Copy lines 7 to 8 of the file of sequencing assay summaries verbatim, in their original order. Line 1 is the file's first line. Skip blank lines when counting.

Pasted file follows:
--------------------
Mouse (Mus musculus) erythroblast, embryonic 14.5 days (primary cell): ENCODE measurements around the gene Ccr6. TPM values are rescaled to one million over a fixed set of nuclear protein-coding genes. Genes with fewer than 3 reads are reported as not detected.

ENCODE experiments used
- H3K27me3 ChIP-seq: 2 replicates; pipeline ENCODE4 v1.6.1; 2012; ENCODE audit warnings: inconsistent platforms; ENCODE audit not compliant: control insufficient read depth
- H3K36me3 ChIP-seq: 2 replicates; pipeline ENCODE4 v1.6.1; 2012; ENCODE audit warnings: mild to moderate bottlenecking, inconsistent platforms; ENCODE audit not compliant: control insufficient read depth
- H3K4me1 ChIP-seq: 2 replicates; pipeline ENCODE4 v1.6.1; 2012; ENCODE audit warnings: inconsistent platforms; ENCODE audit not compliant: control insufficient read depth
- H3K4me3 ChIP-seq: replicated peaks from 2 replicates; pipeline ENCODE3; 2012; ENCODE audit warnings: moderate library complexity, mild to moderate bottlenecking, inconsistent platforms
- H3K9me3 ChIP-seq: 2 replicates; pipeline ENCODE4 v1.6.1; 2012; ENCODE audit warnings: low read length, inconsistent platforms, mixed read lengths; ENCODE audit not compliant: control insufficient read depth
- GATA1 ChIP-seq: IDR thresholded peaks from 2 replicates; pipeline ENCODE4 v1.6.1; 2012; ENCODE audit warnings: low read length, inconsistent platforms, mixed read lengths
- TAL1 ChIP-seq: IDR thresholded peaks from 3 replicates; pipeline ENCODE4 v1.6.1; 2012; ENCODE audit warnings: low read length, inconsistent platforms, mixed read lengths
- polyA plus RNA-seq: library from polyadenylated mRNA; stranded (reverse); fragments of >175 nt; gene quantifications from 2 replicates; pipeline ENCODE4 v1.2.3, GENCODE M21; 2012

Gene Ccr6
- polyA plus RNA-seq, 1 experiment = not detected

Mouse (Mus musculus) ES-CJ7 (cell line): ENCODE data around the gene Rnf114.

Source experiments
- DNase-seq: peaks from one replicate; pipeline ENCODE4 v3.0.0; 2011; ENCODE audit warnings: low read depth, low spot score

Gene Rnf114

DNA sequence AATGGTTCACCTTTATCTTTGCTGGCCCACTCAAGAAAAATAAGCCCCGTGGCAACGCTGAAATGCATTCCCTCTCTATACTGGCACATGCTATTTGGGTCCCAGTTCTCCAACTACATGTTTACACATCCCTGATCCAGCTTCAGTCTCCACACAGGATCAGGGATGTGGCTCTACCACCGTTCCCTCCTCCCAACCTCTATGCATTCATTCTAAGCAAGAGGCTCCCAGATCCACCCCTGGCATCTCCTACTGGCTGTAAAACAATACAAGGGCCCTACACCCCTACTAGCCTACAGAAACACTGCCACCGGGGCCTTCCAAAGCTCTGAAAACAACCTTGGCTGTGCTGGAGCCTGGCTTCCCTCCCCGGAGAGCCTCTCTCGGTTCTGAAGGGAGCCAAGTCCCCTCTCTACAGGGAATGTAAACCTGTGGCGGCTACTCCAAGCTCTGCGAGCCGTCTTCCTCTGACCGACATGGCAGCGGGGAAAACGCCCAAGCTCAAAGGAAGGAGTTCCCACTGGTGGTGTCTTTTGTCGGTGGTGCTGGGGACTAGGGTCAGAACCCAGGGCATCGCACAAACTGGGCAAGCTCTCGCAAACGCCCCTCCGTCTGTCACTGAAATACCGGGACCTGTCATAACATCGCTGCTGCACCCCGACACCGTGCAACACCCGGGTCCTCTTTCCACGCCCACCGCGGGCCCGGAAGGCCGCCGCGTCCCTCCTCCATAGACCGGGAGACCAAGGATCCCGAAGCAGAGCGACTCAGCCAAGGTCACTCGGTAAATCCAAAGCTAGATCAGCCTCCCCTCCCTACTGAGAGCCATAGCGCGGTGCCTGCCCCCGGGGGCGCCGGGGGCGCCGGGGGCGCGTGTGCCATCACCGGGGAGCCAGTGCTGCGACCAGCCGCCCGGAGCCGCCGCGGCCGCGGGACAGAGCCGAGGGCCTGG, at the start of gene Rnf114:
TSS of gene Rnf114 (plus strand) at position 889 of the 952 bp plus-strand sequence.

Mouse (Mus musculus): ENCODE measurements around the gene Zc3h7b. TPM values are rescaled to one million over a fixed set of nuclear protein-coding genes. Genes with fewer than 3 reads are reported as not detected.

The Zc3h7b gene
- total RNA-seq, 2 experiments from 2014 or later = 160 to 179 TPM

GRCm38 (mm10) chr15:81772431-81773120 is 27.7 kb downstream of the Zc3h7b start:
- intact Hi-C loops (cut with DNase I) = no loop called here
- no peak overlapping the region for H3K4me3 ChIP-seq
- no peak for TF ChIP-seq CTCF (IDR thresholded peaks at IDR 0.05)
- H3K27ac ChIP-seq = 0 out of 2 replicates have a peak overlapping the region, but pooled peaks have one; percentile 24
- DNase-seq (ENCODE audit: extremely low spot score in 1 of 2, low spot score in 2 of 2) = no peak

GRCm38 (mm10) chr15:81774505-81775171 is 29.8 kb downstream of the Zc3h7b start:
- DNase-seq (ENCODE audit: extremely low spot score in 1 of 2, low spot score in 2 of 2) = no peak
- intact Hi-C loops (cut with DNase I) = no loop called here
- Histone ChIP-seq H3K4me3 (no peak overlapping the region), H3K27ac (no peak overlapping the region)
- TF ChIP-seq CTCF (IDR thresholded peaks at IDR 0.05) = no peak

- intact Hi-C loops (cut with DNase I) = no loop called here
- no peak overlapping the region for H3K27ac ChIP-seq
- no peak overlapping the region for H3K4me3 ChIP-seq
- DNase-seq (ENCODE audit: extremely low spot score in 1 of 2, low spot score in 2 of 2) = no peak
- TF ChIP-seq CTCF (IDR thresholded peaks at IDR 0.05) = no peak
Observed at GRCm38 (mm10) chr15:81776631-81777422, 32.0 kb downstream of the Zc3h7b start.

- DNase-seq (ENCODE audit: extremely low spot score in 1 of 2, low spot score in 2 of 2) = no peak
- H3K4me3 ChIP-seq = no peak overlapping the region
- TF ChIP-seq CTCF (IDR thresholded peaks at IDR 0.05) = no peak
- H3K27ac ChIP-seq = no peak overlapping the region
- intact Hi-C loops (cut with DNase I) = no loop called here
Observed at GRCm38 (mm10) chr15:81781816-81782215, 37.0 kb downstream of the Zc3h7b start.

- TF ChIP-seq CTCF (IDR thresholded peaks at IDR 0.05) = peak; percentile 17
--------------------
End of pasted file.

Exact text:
- H3K9me3 ChIP-seq: 2 replicates; pipeline ENCODE4 v1.6.1; 2012; ENCODE audit warnings: low read length, inconsistent platforms, mixed read lengths; ENCODE audit not compliant: control insufficient read depth
- GATA1 ChIP-seq: IDR thresholded peaks from 2 replicates; pipeline ENCODE4 v1.6.1; 2012; ENCODE audit warnings: low read length, inconsistent platforms, mixed read lengths